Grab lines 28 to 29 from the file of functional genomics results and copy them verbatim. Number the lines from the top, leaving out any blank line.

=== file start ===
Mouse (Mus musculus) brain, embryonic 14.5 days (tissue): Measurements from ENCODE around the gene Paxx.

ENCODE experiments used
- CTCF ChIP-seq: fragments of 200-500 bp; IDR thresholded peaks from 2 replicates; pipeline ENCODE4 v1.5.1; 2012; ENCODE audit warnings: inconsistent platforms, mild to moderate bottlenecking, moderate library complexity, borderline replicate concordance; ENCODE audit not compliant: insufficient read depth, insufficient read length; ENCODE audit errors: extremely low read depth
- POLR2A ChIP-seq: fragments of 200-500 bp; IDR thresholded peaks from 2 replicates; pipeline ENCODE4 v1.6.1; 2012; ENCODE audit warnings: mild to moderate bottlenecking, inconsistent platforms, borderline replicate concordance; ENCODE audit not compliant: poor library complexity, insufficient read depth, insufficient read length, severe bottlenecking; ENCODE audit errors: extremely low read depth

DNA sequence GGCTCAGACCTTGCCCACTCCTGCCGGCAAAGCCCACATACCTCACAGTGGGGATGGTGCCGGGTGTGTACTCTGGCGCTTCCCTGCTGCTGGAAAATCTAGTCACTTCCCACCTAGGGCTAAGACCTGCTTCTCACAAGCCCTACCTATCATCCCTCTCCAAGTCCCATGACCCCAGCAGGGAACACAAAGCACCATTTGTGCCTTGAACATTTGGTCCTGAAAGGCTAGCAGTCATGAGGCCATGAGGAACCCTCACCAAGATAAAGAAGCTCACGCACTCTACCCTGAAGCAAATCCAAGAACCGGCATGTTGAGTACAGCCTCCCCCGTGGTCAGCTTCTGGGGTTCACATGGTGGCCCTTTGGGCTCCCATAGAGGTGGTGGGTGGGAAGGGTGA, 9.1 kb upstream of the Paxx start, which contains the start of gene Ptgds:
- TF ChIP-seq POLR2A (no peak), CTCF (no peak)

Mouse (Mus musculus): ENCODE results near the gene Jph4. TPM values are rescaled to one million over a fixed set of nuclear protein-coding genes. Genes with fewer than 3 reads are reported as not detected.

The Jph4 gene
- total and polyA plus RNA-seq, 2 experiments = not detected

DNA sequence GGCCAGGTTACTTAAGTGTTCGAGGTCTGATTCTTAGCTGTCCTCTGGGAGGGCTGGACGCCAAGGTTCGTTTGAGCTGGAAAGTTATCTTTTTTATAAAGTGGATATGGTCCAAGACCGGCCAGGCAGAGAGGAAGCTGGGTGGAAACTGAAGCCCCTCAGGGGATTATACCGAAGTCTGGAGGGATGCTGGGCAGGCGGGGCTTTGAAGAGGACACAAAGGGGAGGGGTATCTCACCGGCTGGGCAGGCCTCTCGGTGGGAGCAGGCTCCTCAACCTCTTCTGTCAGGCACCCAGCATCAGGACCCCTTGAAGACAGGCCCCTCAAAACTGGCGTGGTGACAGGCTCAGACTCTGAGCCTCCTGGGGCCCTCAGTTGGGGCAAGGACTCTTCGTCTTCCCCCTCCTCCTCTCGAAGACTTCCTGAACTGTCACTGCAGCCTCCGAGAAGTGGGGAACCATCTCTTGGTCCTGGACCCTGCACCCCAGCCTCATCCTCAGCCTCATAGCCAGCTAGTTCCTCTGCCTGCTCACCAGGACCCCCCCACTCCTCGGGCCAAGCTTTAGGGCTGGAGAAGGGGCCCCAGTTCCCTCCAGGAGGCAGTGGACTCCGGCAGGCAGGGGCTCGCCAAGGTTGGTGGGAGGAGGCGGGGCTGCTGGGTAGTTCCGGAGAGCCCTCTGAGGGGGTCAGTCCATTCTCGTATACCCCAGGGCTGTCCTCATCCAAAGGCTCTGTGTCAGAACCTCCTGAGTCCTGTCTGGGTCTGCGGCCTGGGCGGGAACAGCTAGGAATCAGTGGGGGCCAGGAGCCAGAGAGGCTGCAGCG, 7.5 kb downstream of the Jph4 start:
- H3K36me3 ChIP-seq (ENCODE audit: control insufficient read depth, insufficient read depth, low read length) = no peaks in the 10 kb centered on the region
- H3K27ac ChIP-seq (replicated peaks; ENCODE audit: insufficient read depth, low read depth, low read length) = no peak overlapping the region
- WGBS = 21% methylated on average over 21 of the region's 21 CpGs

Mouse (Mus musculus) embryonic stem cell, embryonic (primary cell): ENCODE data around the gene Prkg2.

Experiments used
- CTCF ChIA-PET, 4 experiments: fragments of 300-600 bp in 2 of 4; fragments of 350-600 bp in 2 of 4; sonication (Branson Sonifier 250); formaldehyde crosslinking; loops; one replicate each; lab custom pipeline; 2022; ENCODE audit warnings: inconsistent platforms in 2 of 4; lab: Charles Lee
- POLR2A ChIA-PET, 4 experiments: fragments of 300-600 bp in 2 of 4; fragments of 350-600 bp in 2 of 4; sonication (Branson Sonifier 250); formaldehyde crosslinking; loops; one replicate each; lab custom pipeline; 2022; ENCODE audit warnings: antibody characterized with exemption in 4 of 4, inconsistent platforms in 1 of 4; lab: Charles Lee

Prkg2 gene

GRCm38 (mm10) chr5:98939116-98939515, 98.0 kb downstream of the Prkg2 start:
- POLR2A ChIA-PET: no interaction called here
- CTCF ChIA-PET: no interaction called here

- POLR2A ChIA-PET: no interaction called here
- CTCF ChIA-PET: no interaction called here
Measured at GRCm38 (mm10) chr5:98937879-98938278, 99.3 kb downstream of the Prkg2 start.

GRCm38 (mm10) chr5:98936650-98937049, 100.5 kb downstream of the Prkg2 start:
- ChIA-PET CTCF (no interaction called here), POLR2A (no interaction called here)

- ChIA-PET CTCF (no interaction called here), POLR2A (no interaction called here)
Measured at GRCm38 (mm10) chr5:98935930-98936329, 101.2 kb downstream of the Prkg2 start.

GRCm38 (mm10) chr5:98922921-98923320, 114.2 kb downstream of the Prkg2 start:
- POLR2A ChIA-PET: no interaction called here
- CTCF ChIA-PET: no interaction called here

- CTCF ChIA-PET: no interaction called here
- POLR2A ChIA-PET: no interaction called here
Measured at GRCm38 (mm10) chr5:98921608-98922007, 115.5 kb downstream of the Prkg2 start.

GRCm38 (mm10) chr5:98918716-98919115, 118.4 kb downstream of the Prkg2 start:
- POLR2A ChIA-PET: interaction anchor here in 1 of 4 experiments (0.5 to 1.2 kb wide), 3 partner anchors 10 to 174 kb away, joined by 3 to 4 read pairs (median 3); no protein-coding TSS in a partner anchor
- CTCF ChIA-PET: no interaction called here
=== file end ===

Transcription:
Measured at GRCm38 (mm10) chr5:98935930-98936329, 101.2 kb downstream of the Prkg2 start.

GRCm38 (mm10) chr5:98922921-98923320, 114.2 kb downstream of the Prkg2 start: